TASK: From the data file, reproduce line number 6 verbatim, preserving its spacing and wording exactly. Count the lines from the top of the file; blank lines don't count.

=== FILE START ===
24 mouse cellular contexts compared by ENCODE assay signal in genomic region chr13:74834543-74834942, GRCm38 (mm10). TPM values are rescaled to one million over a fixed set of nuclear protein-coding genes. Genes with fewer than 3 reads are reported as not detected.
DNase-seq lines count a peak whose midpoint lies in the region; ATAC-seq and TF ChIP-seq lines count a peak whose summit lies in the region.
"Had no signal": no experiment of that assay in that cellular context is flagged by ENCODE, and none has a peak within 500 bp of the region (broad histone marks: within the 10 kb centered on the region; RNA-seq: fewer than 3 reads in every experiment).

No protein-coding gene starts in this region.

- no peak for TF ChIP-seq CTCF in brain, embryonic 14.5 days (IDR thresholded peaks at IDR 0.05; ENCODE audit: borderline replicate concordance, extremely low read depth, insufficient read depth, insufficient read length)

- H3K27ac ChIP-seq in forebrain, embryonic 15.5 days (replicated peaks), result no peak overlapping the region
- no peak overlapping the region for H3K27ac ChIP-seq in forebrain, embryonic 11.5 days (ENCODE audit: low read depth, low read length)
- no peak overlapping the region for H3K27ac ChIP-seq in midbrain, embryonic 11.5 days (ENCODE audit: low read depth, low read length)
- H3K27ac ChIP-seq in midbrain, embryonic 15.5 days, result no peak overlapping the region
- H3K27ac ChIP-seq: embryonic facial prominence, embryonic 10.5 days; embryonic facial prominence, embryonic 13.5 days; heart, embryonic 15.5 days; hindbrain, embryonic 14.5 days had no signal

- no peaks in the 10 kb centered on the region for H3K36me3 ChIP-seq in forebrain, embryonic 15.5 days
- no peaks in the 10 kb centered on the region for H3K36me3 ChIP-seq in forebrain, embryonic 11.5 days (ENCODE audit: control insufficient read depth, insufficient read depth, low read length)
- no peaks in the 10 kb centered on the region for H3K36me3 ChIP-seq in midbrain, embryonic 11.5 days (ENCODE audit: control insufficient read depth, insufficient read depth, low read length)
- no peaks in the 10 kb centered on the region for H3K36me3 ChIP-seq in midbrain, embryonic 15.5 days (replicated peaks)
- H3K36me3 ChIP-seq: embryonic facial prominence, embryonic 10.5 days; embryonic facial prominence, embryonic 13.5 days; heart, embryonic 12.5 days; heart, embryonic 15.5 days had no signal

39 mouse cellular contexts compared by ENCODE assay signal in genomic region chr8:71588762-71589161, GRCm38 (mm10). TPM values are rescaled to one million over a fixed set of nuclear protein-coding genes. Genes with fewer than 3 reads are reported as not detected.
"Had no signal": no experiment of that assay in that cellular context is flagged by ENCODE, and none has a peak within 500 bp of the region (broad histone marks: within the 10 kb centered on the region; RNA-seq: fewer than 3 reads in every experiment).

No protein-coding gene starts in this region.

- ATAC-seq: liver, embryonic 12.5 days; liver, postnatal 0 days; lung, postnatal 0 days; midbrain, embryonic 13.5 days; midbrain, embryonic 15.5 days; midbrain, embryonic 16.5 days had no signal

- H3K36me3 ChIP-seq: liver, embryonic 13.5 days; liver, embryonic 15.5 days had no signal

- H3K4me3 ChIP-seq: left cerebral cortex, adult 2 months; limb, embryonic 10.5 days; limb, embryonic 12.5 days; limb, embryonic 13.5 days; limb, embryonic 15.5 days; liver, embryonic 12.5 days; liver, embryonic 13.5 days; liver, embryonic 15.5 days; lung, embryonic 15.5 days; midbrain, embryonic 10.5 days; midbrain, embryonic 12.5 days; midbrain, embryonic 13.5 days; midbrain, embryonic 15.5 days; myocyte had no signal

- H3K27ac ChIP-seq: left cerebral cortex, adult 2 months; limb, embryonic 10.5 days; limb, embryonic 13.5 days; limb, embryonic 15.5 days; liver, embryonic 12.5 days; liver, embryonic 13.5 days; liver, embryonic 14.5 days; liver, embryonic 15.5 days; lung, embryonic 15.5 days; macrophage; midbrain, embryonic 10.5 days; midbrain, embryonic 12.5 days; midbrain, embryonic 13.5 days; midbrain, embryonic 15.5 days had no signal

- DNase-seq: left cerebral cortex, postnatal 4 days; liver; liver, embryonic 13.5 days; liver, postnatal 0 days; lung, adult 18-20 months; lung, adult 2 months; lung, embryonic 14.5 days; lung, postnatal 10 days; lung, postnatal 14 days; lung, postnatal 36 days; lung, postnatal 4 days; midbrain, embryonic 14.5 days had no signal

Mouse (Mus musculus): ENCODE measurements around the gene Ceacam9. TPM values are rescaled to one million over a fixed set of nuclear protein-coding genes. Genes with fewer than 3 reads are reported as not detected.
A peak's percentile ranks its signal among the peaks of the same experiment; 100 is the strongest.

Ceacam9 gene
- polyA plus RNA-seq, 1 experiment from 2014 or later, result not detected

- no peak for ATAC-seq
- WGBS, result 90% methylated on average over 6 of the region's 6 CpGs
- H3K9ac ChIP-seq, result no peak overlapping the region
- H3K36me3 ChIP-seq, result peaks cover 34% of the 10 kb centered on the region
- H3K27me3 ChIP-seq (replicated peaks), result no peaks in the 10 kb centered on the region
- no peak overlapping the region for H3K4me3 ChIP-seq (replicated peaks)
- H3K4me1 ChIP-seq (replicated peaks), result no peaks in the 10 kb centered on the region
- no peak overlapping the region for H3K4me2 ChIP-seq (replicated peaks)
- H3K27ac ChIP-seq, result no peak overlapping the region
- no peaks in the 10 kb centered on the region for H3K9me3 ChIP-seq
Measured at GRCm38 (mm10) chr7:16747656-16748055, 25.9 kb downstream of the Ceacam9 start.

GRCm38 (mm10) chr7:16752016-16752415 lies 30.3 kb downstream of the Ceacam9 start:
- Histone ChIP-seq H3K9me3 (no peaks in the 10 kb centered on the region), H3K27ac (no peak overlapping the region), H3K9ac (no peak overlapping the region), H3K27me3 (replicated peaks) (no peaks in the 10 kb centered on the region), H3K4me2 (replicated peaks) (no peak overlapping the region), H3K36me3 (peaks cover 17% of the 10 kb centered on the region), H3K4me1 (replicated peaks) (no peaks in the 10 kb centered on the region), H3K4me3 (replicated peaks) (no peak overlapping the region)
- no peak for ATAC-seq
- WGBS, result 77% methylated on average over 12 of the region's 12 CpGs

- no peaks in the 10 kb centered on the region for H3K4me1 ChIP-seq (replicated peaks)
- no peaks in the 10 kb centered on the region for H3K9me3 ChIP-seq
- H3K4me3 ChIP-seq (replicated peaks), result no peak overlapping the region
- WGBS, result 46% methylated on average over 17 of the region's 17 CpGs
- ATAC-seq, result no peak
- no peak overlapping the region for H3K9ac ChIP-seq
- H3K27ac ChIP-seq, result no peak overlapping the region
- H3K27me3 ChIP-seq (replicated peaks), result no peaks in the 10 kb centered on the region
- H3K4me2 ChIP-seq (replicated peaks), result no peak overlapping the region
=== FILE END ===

- H3K27ac ChIP-seq in forebrain, embryonic 15.5 days (replicated peaks), result no peak overlapping the region